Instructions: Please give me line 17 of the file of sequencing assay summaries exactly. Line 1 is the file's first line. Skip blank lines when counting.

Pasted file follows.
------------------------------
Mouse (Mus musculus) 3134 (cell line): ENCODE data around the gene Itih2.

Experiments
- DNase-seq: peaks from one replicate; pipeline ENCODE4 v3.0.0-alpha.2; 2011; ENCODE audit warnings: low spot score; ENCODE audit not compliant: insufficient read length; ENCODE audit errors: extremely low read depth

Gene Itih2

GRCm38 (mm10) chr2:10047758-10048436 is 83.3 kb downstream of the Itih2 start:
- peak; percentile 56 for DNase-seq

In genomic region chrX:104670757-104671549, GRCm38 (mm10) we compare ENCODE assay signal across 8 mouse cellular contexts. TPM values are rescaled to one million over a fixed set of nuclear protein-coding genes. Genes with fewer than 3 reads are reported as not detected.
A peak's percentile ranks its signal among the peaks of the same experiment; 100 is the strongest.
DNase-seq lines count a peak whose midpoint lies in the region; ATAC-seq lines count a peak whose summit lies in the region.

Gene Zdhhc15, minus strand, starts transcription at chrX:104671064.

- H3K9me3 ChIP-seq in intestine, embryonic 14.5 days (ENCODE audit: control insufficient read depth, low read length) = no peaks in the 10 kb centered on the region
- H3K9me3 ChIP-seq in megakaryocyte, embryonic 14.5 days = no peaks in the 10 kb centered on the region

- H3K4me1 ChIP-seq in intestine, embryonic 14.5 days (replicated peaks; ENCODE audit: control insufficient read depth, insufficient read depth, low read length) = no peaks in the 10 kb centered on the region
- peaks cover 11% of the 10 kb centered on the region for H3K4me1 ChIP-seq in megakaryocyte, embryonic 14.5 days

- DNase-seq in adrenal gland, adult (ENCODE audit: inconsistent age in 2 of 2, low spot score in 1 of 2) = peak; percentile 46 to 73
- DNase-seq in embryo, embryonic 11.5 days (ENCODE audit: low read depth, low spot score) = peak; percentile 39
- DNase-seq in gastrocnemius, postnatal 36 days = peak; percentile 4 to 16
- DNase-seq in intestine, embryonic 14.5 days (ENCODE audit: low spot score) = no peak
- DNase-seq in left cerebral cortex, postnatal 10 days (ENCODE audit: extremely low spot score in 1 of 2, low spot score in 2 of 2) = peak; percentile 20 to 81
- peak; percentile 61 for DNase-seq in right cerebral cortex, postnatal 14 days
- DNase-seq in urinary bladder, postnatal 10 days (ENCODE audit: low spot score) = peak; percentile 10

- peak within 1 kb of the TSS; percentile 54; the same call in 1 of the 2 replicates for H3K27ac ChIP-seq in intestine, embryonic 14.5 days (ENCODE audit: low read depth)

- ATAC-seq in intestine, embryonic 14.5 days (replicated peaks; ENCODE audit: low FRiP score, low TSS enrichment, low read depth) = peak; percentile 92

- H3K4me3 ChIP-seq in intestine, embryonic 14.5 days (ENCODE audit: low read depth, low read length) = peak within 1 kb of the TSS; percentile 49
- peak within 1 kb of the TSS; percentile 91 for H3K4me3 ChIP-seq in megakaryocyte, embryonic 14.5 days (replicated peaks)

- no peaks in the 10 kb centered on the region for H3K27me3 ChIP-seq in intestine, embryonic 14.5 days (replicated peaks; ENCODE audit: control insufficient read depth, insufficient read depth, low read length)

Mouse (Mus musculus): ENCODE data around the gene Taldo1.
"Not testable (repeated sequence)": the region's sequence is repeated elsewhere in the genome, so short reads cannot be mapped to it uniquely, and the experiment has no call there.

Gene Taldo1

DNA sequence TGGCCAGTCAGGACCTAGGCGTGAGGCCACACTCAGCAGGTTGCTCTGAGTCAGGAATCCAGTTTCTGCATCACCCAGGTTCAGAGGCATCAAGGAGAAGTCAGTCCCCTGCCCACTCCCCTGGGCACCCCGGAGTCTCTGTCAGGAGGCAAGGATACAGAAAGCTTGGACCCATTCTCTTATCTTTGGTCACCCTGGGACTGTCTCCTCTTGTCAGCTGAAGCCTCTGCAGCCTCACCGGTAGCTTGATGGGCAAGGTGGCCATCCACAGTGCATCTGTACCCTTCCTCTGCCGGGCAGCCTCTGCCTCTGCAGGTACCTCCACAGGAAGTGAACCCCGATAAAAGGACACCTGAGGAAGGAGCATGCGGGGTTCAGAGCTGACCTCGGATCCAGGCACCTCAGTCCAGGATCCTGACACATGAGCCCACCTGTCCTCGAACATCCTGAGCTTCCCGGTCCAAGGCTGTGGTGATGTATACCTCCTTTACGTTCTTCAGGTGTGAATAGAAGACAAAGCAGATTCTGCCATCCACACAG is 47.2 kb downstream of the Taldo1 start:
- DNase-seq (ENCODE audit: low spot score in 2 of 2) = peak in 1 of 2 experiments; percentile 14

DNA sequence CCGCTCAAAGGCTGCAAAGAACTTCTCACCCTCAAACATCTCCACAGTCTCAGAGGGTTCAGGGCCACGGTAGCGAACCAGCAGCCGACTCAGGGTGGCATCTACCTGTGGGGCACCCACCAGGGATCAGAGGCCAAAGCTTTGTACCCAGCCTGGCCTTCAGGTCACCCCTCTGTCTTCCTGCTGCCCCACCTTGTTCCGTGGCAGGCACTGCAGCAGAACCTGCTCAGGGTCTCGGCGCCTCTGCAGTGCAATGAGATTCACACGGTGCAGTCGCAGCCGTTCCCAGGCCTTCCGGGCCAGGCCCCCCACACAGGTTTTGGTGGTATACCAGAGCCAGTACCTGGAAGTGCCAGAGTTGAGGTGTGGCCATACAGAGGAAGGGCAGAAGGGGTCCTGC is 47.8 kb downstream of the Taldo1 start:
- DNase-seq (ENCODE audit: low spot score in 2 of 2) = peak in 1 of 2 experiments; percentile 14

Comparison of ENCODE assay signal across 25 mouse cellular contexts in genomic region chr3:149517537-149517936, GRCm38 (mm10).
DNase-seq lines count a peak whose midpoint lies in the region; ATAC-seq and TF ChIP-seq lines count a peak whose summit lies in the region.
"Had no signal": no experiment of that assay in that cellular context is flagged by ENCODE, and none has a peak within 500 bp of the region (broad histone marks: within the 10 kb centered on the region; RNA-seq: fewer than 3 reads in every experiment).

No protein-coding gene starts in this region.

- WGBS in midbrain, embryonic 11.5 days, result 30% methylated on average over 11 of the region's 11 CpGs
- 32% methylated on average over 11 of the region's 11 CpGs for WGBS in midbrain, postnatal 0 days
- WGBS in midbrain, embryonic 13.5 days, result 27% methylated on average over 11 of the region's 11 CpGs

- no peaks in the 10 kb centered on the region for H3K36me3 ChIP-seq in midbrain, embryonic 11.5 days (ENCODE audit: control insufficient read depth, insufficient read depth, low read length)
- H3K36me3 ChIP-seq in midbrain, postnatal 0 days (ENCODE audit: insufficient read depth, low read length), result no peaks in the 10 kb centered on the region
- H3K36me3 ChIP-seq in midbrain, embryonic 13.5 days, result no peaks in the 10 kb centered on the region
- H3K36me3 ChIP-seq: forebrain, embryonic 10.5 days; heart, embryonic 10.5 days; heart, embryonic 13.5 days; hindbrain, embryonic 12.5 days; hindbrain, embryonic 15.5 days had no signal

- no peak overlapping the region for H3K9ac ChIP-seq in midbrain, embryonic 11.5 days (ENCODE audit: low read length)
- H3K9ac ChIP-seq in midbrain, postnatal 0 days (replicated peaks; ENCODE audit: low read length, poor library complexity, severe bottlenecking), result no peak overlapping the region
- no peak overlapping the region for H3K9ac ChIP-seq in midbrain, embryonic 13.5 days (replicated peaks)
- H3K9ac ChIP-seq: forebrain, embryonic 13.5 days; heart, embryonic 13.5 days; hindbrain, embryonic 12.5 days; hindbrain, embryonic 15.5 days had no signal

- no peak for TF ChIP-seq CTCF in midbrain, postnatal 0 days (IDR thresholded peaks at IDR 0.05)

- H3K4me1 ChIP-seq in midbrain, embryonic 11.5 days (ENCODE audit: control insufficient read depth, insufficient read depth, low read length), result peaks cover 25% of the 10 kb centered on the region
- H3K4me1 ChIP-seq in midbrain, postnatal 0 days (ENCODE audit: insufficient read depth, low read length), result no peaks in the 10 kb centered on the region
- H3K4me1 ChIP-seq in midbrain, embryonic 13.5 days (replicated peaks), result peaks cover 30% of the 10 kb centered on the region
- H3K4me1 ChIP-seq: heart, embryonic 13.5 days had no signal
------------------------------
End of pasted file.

- DNase-seq in gastrocnemius, postnatal 36 days = peak; percentile 4 to 16